STEP 3: Take them outside
Taking your adventure buddy to your backyard first or somewhere very quiet and secluded in nature will help them gradually feel more comfortable. If your cat is an indoor cat, this may be a sensory overload at first so allow them time to take it all in. Carry on with the leash training outside. Put it on and let them lead you around, you can even get them to follow a toy or a treat. You’ll find that they might immediately shoot up a tree or into a bush and this is a good sign that they’re comfortable exploring with a harness and a leash on.
STEP 4: Make the carrier comfortable
A carrier is an important part of outdoor adventuring (and we’re not just saying that because we sell them). It can provide a safe space if your cat is tired or hot and especially if they panic when encountering a dog or too many people. Interacting with a dog can be a stressful experience and you don’t want your shoulder clawed to shreds.
Make the carrier part of their life at home, put some catnip in it and allow them to use it as a house or play den.
If your cat enjoys the outdoors but isn’t the best at walking on a leash, the carrier can also be an amazing way for them to see the sights with you without having to hike all the way.
STEP 5: Nearly ready!
Once your kitty is feeling confident with a leash and harness on, chances are you’ll have to take them in a car to an adventuring location. If your cat isn’t already comfortable in the car, you should take them for a few drives before driving anywhere far away for their first walk. Part of familiarizing them with the process is making sure they are comfortable travelling in the car. Strap your carrier in and you’re on your way to your first trip in the great outdoors.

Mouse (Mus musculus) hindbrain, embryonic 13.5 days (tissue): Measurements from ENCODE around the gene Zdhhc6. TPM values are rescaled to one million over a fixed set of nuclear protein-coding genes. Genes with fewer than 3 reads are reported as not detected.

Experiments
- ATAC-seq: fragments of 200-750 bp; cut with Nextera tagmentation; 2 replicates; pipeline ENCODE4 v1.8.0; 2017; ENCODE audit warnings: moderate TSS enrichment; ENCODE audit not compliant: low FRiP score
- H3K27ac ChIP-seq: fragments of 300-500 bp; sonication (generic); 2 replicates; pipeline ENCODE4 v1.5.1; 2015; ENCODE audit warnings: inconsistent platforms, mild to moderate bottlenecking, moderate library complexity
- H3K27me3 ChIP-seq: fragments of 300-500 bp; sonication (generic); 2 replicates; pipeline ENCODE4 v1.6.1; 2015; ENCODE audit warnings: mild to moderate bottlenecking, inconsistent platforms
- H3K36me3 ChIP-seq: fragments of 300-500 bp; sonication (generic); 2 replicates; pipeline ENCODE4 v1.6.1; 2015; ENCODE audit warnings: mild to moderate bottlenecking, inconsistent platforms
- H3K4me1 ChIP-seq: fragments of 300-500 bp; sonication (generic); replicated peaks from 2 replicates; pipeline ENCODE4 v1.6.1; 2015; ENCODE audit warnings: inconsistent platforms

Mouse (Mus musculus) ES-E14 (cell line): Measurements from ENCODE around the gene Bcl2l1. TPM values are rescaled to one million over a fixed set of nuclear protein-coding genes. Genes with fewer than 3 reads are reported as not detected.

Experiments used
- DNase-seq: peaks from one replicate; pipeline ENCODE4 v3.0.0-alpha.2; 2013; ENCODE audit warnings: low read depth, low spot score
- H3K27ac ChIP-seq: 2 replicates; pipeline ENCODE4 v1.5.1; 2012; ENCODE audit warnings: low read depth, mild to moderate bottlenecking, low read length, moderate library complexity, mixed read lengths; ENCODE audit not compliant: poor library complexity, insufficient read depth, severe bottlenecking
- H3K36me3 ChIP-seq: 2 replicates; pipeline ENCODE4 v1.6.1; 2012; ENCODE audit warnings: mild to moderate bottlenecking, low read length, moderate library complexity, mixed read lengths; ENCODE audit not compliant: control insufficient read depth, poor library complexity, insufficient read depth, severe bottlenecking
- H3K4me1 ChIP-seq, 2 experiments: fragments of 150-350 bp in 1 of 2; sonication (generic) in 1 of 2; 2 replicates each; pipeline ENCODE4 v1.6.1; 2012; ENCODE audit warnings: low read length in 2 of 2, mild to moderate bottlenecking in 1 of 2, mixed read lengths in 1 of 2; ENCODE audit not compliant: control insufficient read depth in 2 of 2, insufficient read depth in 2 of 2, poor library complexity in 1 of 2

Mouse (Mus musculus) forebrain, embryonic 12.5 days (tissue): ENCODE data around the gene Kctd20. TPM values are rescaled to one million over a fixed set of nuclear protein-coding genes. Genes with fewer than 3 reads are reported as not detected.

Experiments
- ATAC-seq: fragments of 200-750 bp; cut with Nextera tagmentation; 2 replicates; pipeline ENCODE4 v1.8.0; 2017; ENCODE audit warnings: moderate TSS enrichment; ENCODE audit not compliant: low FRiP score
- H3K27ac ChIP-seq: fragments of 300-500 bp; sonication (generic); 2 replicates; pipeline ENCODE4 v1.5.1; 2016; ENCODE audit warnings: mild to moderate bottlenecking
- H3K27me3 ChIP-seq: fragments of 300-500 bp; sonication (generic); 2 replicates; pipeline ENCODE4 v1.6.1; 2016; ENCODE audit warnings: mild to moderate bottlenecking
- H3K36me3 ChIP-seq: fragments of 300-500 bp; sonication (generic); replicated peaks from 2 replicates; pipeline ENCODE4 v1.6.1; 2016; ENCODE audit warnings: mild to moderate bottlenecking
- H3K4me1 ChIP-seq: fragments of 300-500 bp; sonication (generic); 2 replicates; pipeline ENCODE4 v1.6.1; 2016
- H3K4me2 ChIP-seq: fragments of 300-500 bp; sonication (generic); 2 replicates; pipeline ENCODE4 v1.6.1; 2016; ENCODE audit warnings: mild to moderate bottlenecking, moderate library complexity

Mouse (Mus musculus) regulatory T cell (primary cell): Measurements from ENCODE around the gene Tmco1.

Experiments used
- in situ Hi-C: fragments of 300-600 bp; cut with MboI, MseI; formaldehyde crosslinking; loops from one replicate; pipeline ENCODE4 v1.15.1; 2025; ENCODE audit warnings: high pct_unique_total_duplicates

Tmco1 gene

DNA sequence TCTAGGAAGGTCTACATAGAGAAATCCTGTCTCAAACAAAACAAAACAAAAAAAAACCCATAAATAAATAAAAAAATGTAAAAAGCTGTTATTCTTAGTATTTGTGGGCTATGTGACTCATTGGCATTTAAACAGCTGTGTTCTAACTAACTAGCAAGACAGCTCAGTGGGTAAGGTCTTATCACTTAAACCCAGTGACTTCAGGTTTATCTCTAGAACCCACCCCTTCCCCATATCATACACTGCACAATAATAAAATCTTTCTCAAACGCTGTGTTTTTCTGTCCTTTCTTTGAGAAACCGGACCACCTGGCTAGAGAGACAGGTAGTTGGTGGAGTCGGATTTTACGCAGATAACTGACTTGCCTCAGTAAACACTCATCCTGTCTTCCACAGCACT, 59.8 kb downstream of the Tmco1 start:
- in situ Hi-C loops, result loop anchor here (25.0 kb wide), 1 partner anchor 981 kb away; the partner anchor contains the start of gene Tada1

On your cat’s first trip, it’s recommended that you take them to a quiet place that is preferably surrounded by vegetation or trees. Generally cats don’t like large open spaces and for a first time trip it’s not recommended. Choose somewhere or a time of day where there’ll be fewer dogs and people. A place that has a path with bushes/ trees on either side, rocks or a forest is perfect. Hook their leash on and let them lead you for the first 2 or 3 trips. A nice trick is to get a friend or partner to walk in front of you for your kitty to follow.
Before you leave make sure you have some treats, food and water on hand. If your cat feels comfortable enough they’ll dig a hole to do their business outdoors, so no litter box is needed unless the area requires it. Make sure your cat is microchipped and you can even put an ID tag on their harness. Always keep the carrier on your back and put them inside as soon as you spot a dog or potential stress.
The real trick to adventuring with your cat buddy is learning to listen to them and what they want. You’ll quickly be able to tell when they’re tired or want to head back, they might feel comfortable to sit in the carrier and look out while you walk but in the beginning shorter walks are better until they’re confident.
In Part 3, we’ll look at the best places to take your fellow adventurer and tips for the trail.